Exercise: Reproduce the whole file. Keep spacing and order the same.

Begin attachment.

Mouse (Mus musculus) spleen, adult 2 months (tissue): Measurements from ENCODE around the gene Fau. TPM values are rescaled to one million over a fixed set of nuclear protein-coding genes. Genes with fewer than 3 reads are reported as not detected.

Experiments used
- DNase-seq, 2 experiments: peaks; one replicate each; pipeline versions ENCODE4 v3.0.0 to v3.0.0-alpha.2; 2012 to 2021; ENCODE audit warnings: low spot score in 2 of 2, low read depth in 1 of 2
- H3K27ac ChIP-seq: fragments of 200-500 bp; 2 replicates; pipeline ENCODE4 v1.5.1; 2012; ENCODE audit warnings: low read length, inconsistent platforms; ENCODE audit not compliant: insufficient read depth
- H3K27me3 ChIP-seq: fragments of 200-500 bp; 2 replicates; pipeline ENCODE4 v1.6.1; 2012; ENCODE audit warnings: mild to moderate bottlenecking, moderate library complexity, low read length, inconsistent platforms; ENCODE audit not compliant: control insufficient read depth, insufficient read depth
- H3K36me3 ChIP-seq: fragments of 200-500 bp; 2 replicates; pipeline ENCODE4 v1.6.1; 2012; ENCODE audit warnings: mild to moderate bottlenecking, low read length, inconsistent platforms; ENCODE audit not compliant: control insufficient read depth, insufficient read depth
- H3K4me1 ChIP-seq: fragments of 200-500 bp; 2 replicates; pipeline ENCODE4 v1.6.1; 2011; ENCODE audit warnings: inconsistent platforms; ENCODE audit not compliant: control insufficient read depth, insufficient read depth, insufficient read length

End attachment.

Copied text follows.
Mouse (Mus musculus) spleen, adult 2 months (tissue): Measurements from ENCODE around the gene Fau. TPM values are rescaled to one million over a fixed set of nuclear protein-coding genes. Genes with fewer than 3 reads are reported as not detected.

Experiments used
- DNase-seq, 2 experiments: peaks; one replicate each; pipeline versions ENCODE4 v3.0.0 to v3.0.0-alpha.2; 2012 to 2021; ENCODE audit warnings: low spot score in 2 of 2, low read depth in 1 of 2
- H3K27ac ChIP-seq: fragments of 200-500 bp; 2 replicates; pipeline ENCODE4 v1.5.1; 2012; ENCODE audit warnings: low read length, inconsistent platforms; ENCODE audit not compliant: insufficient read depth
- H3K27me3 ChIP-seq: fragments of 200-500 bp; 2 replicates; pipeline ENCODE4 v1.6.1; 2012; ENCODE audit warnings: mild to moderate bottlenecking, moderate library complexity, low read length, inconsistent platforms; ENCODE audit not compliant: control insufficient read depth, insufficient read depth
- H3K36me3 ChIP-seq: fragments of 200-500 bp; 2 replicates; pipeline ENCODE4 v1.6.1; 2012; ENCODE audit warnings: mild to moderate bottlenecking, low read length, inconsistent platforms; ENCODE audit not compliant: control insufficient read depth, insufficient read depth
- H3K4me1 ChIP-seq: fragments of 200-500 bp; 2 replicates; pipeline ENCODE4 v1.6.1; 2011; ENCODE audit warnings: inconsistent platforms; ENCODE audit not compliant: control insufficient read depth, insufficient read depth, insufficient read length